At what age should a girl start menstruating? Menstruation, also known as period or monthly circle, is the regular discharge of blood and mucosal tissue commonly known as menses, from the inner lining of the uterus through the vagina.
The first period usually begins between 12 and 15 years of age, a period known as menarche. However, I had a female friend who confidently told me that she started menstruating at the age of nine (9) and I was stuck for words.
Are you for real? Actually, I thought she was joking with me but for the fact that she repeated it over and over again shows that it was really a life experience. But, can that be OK?
Is menstruation at the age of 8 or 9 normal? At what age should a girl start menstruating? What are the factors that contribute to menstruation at tender age among girls?
What Is Menarche Age?
Puberty is a time when the body becomes more “adult” and prepares for the possibility of becoming pregnant. Menstruation or getting your period is one of the later developments of puberty.
The medical word for the age or date of someone’s first period or menstruation is menarche, but when do periods start?
Menarche usually begins between the ages of 9 to 15, about two years after the onset of puberty. The average age of menarche is 12 to 13, but it can be normal for it to happen earlier or later.
However, periods may occasionally start as early as eight (8) years and still be considered normal. Age at menarche or first menstruation varies across countries, races and communities.
What Are Factors That Contributes To Menarche?
Like earlier said, the first menstrual period is called menarche, which is a vital event in the development of female adolescents’ puberty.
Despite other pubertal changes that are gradual and continuous, menarche is a distinct event with a sudden onset.
The timing of menarche is an important determinant of population size, reproductive performance, and other chronic outcomes such as cancers of the reproductive organs.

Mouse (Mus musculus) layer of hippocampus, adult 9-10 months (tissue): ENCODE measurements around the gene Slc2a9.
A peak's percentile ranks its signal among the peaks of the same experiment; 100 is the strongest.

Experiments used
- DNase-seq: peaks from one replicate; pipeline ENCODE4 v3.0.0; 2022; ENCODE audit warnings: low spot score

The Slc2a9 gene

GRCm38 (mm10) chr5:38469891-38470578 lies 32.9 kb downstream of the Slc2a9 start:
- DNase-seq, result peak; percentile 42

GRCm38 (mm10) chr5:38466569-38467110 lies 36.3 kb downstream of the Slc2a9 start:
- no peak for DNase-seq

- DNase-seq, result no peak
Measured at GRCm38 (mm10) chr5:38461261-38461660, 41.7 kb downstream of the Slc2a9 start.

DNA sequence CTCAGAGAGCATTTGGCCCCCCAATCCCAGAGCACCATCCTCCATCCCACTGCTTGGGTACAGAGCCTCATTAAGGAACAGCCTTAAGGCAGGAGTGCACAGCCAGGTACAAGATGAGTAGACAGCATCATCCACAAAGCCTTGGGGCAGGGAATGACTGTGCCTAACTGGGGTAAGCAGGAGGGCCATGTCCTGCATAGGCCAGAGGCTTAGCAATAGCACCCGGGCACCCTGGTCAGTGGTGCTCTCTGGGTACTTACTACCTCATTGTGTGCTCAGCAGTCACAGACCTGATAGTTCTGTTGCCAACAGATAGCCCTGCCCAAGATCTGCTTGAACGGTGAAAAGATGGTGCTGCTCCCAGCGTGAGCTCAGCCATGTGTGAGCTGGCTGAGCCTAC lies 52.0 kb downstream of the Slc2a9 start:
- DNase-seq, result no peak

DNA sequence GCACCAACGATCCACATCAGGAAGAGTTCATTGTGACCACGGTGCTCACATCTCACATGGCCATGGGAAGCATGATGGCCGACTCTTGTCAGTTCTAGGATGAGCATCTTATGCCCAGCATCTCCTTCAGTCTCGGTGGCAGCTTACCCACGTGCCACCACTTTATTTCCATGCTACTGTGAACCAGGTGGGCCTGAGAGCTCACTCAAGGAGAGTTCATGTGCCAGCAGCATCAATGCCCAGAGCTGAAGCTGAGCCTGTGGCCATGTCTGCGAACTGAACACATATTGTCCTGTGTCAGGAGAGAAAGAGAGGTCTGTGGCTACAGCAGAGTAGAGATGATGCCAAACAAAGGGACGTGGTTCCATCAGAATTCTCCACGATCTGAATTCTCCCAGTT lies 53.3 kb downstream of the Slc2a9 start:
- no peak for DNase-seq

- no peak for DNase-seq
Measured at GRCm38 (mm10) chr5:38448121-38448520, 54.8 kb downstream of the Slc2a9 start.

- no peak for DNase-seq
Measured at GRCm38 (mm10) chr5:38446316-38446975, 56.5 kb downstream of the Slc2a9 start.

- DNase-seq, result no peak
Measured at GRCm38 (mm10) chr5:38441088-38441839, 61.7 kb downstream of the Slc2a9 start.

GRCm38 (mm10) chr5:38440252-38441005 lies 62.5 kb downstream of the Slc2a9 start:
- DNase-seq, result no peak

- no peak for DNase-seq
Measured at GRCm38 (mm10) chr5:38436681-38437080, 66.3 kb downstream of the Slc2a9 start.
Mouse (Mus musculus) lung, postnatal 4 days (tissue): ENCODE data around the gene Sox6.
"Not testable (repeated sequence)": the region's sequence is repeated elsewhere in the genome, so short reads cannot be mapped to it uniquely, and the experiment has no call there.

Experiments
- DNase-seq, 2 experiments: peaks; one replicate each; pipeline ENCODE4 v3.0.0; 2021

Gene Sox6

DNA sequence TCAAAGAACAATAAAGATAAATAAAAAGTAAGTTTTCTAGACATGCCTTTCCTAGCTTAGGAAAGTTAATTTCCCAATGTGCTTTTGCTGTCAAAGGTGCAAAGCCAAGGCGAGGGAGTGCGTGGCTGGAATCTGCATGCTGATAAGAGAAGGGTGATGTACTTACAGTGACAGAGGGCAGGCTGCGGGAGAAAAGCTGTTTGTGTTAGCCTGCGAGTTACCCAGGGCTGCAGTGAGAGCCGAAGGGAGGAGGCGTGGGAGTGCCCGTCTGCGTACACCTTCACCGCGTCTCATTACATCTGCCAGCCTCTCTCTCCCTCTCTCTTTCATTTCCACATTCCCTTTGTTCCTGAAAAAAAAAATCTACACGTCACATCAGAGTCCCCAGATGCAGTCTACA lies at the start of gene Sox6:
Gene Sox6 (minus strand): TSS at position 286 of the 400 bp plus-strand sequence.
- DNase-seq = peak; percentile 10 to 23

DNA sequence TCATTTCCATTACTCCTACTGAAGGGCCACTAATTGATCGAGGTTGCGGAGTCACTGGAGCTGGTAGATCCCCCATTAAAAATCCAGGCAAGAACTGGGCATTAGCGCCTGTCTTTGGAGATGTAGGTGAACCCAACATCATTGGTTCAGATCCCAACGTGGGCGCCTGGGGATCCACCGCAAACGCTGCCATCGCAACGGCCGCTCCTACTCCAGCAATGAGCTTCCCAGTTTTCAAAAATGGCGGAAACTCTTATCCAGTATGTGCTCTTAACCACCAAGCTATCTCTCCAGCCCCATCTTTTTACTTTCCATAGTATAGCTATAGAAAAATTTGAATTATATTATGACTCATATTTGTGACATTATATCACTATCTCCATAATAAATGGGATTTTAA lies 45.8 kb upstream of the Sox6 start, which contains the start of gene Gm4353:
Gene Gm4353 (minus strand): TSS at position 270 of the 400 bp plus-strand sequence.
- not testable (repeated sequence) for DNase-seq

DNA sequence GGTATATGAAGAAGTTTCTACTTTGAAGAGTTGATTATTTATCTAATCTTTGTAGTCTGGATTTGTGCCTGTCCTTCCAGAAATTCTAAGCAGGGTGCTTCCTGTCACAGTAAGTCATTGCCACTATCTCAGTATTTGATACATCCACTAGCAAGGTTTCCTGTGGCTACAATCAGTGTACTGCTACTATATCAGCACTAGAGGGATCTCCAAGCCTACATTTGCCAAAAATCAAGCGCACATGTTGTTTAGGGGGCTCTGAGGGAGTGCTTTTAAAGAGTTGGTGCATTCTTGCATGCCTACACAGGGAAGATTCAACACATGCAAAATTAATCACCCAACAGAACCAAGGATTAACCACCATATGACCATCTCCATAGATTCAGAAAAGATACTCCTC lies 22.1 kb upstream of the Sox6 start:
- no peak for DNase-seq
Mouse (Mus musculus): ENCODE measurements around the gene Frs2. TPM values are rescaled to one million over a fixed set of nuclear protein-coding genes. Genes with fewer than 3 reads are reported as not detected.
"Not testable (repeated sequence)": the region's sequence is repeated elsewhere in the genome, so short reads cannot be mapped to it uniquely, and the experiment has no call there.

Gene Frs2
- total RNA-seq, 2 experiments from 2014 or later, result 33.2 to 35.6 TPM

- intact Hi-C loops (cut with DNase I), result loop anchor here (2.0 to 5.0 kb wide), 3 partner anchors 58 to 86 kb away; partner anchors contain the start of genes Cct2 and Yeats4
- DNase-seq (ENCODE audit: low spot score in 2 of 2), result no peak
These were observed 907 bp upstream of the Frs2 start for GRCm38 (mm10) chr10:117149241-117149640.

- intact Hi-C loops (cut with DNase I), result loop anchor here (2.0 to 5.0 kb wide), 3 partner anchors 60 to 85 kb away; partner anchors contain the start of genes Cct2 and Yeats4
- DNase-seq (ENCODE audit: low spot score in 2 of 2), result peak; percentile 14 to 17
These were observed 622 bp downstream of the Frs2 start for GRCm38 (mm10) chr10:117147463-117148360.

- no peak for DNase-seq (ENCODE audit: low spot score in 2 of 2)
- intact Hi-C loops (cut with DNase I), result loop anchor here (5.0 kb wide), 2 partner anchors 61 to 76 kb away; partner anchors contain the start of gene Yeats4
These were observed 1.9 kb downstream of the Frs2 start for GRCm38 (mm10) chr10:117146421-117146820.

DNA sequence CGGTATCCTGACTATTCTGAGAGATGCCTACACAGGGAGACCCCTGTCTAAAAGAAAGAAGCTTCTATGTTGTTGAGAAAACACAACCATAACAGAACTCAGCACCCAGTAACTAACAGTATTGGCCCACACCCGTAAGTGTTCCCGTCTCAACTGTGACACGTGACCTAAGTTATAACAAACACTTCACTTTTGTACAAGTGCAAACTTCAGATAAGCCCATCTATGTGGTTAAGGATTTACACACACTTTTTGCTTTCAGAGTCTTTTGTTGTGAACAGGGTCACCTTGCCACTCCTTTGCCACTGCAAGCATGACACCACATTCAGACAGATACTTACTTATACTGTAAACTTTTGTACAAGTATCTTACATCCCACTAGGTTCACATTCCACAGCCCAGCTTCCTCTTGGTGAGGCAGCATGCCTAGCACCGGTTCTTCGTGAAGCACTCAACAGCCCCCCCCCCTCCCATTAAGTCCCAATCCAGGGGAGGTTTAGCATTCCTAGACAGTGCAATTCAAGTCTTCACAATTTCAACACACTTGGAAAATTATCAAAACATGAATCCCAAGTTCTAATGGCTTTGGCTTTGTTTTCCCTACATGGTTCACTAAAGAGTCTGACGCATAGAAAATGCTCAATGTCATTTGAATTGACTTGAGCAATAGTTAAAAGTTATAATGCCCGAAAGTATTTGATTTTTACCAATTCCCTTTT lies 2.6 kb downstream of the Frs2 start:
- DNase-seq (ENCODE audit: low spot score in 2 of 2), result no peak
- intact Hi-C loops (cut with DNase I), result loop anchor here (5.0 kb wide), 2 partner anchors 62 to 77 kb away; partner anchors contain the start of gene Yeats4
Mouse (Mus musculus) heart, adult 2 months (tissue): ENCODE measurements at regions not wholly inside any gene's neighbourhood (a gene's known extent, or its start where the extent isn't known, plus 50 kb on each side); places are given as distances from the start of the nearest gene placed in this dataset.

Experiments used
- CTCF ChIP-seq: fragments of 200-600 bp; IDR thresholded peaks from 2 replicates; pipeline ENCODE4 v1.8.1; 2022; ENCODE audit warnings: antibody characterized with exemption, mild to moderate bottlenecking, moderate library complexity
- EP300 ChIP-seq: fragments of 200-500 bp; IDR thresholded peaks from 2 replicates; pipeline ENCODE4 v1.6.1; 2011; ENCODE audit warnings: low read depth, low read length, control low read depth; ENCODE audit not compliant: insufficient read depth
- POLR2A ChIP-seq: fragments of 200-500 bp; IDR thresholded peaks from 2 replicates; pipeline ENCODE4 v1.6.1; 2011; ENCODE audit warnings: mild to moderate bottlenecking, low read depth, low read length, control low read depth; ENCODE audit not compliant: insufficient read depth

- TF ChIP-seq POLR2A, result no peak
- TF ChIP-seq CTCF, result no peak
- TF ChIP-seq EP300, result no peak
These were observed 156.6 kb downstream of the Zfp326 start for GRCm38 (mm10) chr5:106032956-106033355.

Moreover, it is an important factor in health planning. Menarche is affected by genetic factors, race, environmental conditions, nutrition (i.e the type of food you eat), physical activity, geographic location, urban or rural residence, health status, psychological factors, blindness, body mass index (BMI), family size, socioeconomic status, parental educational level, occupation of parents, loss of parents, child sexual abuse, physical stress, tea consumption, and passive smoking.
Some Key Facts On Menstruation According To UNICEF
- On average a woman menstruates for about 7 years during their lifetime.
- The first period can be met with either celebration, fear or concern. For every girl, this signifies an important transition to womanhood – a time when they would benefit from the support of family and friends.
- Many girls do not have complete and accurate understanding of menstruation as a normal biological process. Educating girls before their first period — and, importantly, boys — on menstruation, builds their confidence, contributes to social solidarity and encourages healthy habits. Such information should be provided at home and at school.
- Poor menstrual hygiene can pose physical health risks and has been linked to reproductive and urinary tract infections. Many girls and women have limited options for affordable menstrual materials. Providing access to private facilities with water and safer low-cost menstrual materials could reduce urogenital diseases.
- Girls and women with disabilities and special needs face additional challenges with menstrual hygiene and are affected disproportionately with lack of access to toilets with water and materials to manage their period.
- Many women and girls do not have access to materials to manage their menstruation, especially in times of emergency — natural disasters and conflicts. In emergencies, UNICEF provides dignity kits to women and girls, which include sanitary pads, a flashlight and whistle for personal safety when using the toilet.
- Globally, 2.3 billion people lack basic sanitation services and in Least Developed Countries only 27 per cent of the population has a handwashing facility with water and soap at home. Managing periods at home is a major challenge for women and adolescent girls who lack these basic facilities at home.
- About half of the schools in low-income countries lack adequate drinking water, sanitation and hygiene crucial for girls and female teachers to manage their period. Inadequate facilities can affect girls’ experience at school, causing them to miss school during their period. All schools should provide running water, safe and clean toilets for adolescent girls.
At what age do you think a girl should start menstruating? Drop your view………